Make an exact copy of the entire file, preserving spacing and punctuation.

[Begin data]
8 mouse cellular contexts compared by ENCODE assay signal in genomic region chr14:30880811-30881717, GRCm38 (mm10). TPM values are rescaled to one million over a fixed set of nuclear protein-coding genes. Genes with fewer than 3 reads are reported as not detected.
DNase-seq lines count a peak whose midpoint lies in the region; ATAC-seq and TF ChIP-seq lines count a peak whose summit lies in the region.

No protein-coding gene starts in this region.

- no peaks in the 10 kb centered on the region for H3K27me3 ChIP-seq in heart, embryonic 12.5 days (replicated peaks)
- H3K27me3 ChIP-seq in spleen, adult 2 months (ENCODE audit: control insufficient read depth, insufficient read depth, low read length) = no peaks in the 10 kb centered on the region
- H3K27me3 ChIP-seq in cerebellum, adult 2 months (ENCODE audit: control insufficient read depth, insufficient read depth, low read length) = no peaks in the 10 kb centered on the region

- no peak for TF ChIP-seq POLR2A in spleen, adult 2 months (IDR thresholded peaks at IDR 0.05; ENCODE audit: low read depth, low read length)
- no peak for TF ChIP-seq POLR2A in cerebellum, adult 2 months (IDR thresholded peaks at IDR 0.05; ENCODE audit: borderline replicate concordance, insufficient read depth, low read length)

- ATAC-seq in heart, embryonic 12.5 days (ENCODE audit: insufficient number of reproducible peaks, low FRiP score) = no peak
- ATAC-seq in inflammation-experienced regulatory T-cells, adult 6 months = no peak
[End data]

8 mouse cellular contexts compared by ENCODE assay signal in genomic region chr14:30880811-30881717, GRCm38 (mm10). TPM values are rescaled to one million over a fixed set of nuclear protein-coding genes. Genes with fewer than 3 reads are reported as not detected.
DNase-seq lines count a peak whose midpoint lies in the region; ATAC-seq and TF ChIP-seq lines count a peak whose summit lies in the region.

No protein-coding gene starts in this region.

- no peaks in the 10 kb centered on the region for H3K27me3 ChIP-seq in heart, embryonic 12.5 days (replicated peaks)
- H3K27me3 ChIP-seq in spleen, adult 2 months (ENCODE audit: control insufficient read depth, insufficient read depth, low read length) = no peaks in the 10 kb centered on the region
- H3K27me3 ChIP-seq in cerebellum, adult 2 months (ENCODE audit: control insufficient read depth, insufficient read depth, low read length) = no peaks in the 10 kb centered on the region

- no peak for TF ChIP-seq POLR2A in spleen, adult 2 months (IDR thresholded peaks at IDR 0.05; ENCODE audit: low read depth, low read length)
- no peak for TF ChIP-seq POLR2A in cerebellum, adult 2 months (IDR thresholded peaks at IDR 0.05; ENCODE audit: borderline replicate concordance, insufficient read depth, low read length)

- ATAC-seq in heart, embryonic 12.5 days (ENCODE audit: insufficient number of reproducible peaks, low FRiP score) = no peak
- ATAC-seq in inflammation-experienced regulatory T-cells, adult 6 months = no peak